By: Zack Fowler, Executive Director - WISER International
For the past two years, Saalt has addressed the menstrual health needs of these powerful young women through the donation of menstrual cups. For the WISER Girls, the cups provide something compelling when it comes to menstrual hygiene: a choice.
Saalt is an education organization. You might not think of it that way at first, but it’s no secret that menstrual hygiene and education are inextricably linked for millions of youth worldwide.
If an adolescent girl in the global south can’t find or afford menstrual products, she might miss school. If she can’t manage her period easily because of absent water and sanitation facilities, she might miss school. If she fears the stigma associated with discussing and addressing menstruation, you guessed it, she might miss school. When that girl misses school, she misses vital material and, depending on where she lives, she may play into gendered stereotypes about whether girls should even be prioritized in school. Her educational prospects are threatened, and that makes the chance of early marriage, early pregnancy, and dropout all the more likely. All of this can be halted with the right combination of inclusive, holistic education and a high-quality menstrual product.
That’s where Saalt becomes an education organization: by getting involved with this issue directly with partners all over the world–partners like us! We are the WISER team.
WISER believes that no girl is in too remote of an area or too difficult of a situation to be beyond empowerment through education and health. In rural Kenya, we’ve put this belief into practice with the WISER Girls Secondary School, a hub for girls’ excellence and outreach in one of the most inaccessible areas of rural Kenya. In a region where only 9% of all girls finish school, the WISER Girls are flipping the script. More than 98% of all students at WISER graduate and more than 90% go on to obtain a college degree. However, those same girls play a role in their community that is even larger than being a student with unprecedented success. WISER Girls lead key community health programs, including school-based outreach on menstrual hygiene and sexual and reproductive health, for 2,000 youth each year.
For the past two years, Saalt has addressed the menstrual health needs of these powerful young women through the donation of menstrual cups. For the WISER Girls, the cups provide something compelling when it comes to menstrual hygiene: a choice. In the region where WISER is based, there are many cases in which a girl cannot acquire any menstrual product. In an effort to stay in school by any means possible, these girls often turn to nontraditional materials including old clothes, wash rags, furniture stuffing or sponges to serve as makeshift pads. In these situations, girls not only face heightened chances of leakage, they also face an increased chance of infection and irritation. But for so many girls, the chance to stay in school is worth it. Knowing this, WISER makes reusable pads available to all of its students from the moment they step on campus so they don’t need to wonder if their menstrual health is at risk.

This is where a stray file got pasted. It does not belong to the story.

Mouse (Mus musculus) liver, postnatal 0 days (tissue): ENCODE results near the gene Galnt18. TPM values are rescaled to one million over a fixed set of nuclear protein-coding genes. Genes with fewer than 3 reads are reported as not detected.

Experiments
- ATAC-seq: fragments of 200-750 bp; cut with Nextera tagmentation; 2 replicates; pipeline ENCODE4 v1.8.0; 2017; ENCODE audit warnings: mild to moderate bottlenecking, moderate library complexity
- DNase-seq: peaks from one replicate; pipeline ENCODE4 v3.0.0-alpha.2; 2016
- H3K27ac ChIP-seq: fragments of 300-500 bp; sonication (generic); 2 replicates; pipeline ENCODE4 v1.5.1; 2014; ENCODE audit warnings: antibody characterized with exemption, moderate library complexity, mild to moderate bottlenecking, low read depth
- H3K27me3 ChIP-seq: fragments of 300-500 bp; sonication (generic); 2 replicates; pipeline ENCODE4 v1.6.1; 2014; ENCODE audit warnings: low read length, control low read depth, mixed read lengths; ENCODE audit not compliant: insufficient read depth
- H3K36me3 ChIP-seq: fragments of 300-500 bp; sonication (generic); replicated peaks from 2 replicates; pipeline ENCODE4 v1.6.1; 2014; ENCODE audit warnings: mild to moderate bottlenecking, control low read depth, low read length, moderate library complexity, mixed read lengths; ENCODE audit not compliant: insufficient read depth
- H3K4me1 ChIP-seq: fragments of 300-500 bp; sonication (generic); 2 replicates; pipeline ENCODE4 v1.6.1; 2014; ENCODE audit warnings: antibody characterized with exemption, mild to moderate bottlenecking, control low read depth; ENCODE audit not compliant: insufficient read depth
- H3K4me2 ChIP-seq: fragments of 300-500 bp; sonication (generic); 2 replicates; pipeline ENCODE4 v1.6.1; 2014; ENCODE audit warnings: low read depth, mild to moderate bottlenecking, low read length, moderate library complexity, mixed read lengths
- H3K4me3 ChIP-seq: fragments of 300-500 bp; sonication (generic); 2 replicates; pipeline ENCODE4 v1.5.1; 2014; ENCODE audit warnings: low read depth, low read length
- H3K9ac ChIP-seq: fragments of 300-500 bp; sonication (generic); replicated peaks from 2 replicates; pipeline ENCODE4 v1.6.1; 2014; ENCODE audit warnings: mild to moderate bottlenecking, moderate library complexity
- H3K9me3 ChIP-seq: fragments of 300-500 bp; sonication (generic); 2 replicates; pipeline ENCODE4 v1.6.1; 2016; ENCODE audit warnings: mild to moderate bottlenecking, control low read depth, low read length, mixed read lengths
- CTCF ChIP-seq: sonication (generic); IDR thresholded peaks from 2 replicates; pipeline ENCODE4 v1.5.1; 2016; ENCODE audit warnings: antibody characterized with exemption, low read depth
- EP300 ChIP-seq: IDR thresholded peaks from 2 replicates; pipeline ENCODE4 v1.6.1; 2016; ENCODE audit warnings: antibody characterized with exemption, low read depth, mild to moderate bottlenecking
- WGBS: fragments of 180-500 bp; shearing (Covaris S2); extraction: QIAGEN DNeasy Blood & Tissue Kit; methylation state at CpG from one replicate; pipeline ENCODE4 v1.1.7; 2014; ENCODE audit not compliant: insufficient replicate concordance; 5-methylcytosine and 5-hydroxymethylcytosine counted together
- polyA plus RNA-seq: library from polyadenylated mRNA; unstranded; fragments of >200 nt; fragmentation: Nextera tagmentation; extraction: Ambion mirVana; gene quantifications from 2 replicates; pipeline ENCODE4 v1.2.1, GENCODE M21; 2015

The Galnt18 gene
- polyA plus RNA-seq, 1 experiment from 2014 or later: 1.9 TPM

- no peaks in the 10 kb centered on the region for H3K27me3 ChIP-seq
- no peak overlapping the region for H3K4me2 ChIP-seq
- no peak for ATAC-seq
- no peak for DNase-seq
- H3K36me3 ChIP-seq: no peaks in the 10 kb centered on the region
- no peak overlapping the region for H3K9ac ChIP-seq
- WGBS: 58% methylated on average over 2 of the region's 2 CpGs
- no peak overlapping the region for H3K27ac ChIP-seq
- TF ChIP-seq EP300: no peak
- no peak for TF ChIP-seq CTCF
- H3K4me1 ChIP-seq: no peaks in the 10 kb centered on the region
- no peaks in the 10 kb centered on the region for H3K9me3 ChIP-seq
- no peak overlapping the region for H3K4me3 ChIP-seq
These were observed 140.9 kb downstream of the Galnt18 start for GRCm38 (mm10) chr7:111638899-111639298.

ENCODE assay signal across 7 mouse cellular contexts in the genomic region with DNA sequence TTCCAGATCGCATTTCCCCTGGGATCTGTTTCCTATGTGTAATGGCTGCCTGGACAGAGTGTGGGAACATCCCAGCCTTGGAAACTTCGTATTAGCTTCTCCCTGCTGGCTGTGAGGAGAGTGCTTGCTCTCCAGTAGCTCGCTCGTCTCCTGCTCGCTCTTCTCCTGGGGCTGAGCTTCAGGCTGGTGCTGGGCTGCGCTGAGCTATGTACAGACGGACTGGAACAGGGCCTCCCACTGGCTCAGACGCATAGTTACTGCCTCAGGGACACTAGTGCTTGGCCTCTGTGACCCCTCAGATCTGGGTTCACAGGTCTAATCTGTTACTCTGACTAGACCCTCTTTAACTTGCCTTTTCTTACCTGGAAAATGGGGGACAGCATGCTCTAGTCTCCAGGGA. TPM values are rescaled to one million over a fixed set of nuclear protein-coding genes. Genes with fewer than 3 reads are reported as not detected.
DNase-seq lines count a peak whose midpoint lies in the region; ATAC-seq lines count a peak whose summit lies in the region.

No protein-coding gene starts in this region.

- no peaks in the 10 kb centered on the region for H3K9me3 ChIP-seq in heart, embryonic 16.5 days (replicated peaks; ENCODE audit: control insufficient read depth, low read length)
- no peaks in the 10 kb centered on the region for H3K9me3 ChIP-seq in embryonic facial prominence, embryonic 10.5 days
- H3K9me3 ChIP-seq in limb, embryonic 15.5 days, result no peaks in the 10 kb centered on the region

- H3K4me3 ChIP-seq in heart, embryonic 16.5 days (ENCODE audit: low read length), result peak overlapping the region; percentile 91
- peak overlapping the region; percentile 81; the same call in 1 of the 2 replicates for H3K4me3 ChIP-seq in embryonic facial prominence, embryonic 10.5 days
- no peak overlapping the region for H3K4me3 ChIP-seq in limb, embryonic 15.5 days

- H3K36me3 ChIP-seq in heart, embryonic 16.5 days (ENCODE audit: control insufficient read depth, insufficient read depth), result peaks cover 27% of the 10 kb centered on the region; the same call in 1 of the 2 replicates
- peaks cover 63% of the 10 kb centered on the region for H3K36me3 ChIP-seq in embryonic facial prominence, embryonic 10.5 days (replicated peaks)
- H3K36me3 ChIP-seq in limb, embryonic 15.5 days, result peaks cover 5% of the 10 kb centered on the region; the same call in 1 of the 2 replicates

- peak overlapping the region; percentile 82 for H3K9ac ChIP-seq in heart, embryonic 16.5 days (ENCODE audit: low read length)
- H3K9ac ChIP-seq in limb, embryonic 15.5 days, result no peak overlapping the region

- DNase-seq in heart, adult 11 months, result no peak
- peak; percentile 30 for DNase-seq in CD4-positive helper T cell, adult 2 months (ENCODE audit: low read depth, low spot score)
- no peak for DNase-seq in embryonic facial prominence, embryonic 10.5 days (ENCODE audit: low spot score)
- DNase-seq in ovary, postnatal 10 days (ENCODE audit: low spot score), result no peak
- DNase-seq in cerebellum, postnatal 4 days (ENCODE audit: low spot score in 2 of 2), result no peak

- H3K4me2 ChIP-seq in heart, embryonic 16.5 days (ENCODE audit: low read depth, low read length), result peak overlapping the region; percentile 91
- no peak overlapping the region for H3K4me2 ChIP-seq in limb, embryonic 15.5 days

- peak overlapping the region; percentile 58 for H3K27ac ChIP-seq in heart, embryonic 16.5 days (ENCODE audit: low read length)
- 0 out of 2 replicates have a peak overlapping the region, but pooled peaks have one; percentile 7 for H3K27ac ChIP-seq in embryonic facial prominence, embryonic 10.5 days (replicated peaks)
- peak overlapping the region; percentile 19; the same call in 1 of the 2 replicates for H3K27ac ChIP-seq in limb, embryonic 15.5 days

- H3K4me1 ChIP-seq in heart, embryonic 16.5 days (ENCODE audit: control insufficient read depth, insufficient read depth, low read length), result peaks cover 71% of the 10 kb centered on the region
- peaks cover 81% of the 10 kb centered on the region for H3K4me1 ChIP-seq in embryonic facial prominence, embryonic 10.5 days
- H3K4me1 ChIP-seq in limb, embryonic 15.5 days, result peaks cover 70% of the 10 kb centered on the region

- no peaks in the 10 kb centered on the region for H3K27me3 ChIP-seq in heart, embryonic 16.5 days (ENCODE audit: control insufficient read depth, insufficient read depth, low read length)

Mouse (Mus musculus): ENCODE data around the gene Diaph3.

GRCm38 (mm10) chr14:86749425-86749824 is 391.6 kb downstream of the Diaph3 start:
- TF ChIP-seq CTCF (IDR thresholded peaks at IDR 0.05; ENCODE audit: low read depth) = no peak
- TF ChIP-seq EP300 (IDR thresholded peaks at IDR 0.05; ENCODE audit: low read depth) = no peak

But our partnership with Saalt takes menstrual health to another level.
A girl having a solution for menstrual hygiene needs is one thing. A girl having the choice of how she meets those needs, based on her preferences and what she knows about her body is a whole different story, and one that is truly empowering for girls. Thanks to Saalt, that’s the opportunity the WISER Girls have. Ever since we started working together, girls at WISER have had their choice of pads or cups, and it would be an understatement to say that the cup users on campus are major Saalt fans. Menstrual cups offer a way for the WISER Girls to maintain their menstrual hygiene with an easy to use, easy to wash solution. From day one, the cups were championed on WISER’s campus by students and teachers alike. I was lucky to be on campus the day the cups were first introduced. I watched as three of our teachers not only got up in front of a room of girls and described how to insert and wash the cups, but also explained their own experiences as Saalt cup users and why they made the switch to the cup long-term!
That moment was special. It was one menstruating woman talking to another about options for period care and menstrual hygiene, and doing so in a way that was powerfully normalized. When we contextualize that moment with what we know about menstrual hygiene challenges in the region, this example of WISER and Saalt coming together shines as an effort with true impact.
We were lucky to capture this impact in a new way recently, as WISER and Saalt came together again to produce a video featuring some of those cup users on the WISER campus in rural Kenya. The testimonies speak for themselves and, to be honest, the video brings me as much joy watching it now as it did the first time I saw it. The overlap between menstrual hygiene and education–the intersection that brought WISER and Saalt together–is not a new one, but it has never been more important to bring attention to it with every opportunity we get.